ASU's Ejdervik Aims To Defend Title
By Haley Hirai
It was fall 2008 when Rebecca Ejdervik left her snowy home of Sweden and arrived with only two suitcases in sunny Arizona.
"I got everything new. We went to IKEA. It felt like home anyways," said Ejdervik, the All-American ASU junior and reigning Pac-10 100-breast champion.
A native of Vallentuna, Sweden, Ejdervik came to ASU to develop her swimming career and education at the same time. The adjustment to a new country, school, and life was challenging, but well worth it she said.
"The culture here is so different from back home. I moved away from my parents to the other side of the globe. It's hard for every college student to adjust, but I left my country, language, and culture," said Ejdervik.
Although Ejdervik had studied English as a second language since she was eight years old, she never used it on a daily basis until she arrived at ASU. She noticed subtle differences in the way people interact with each other in American culture.
"Everyone is so open. People talk to strangers, talk with each other on the bus, and talk with anyone to make friends easily. At home, people are a lot more sheltered, not in a bad way, but just keep to themselves more," she said.
Ejdervik describes her hometown of Vallentuna as an average Swedish community, on the outskirts of Sweden's capital city, Stockholm. Athletics have always been a big part of her family's life, as her father Haikan is a cross-country runner and her younger sister Victoria, 21, is earning her degree in sports management.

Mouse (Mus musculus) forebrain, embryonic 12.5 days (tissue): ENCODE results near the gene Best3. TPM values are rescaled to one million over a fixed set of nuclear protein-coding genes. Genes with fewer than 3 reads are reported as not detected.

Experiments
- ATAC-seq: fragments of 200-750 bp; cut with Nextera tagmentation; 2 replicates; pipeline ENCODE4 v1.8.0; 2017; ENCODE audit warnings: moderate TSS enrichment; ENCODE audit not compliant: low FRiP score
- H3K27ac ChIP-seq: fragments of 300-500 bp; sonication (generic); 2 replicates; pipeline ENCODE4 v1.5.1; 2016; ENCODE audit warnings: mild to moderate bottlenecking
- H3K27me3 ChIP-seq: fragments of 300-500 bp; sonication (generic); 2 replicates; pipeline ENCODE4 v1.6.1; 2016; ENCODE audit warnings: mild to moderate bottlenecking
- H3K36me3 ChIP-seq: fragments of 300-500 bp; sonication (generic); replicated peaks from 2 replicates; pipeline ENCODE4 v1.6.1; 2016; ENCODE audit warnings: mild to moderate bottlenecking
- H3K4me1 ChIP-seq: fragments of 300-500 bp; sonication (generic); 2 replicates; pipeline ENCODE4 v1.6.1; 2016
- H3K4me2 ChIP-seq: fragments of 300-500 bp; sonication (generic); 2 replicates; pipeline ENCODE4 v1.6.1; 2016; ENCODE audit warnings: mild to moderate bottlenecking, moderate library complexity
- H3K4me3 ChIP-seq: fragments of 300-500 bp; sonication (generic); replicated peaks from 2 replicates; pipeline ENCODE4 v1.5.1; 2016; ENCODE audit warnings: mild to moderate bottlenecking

Ejdervik's ties to her family remain strong. She travels to Sweden every summer and holiday break, and returns to Arizona with Swedish fish to share with her teammates. To keep her friends and family in Vallentuna up to date with her American college life, Ejdervik started writing a blog. She writes in Swedish about her life as a student-athlete, and differences she notices between American and Swedish culture. "It started out small, but a lot of people are reading it back home," she said.
"I also have a new family here with my roommates," she said. Ejdervik has lived with Elina Eggers, a Swedish ASU diver since they were first paired together during their freshman year. The two teammates live with another Swedish student.
According to head coach Dorsey Tierney-Walker, Eggers and Ejdervik motivate each other in the sport and in the classroom. "Both of them find a comfort zone in the other. It is a unique situation in which they are both positive, and helped each other make the transition as quick and easy as possible," Tierney-Walker said.
Majoring in global governance, Ejdervik plans to continue her education and earn her master's degree in international relations or a similar field after graduation. She dreams of working internationally for the U.S. consular offices in Geneva or Vienna, a dream she has already put in motion.
Ejdervik interns at Arizona's Swedish Consulate, where she is working on coordinating a fall event with a Swedish band. She hopes they will perform in Phoenix and tour the West Coast. "We want to show Swedish culture, food, and music. This is the field I want to get into, so it's the perfect opportunity for me," she said.
"Rebecca is a perfectionist in every aspect of her life," said Tierney-Walker. "She is striving to maximize her potential in whatever path she's taking, athletically or academically. Rebecca is one of those quiet leaders. She's very well respected with a tremendous work ethic, and she is a fantastic teammate. She's the type of person that always thinks of her teammates before herself."
Already qualified for the NCAA Championships and the Swedish world championship team, Ejdervik has arrived at another career milestone, the upcoming Pac-10 Swimming Championships.
"I want to defend my title from last year. The Pac-10 Conference is one of the best in the country," she said. "The championship is a big step. It is the most exciting event of the whole year. The energy, the excitement, that's when you know you really love swimming."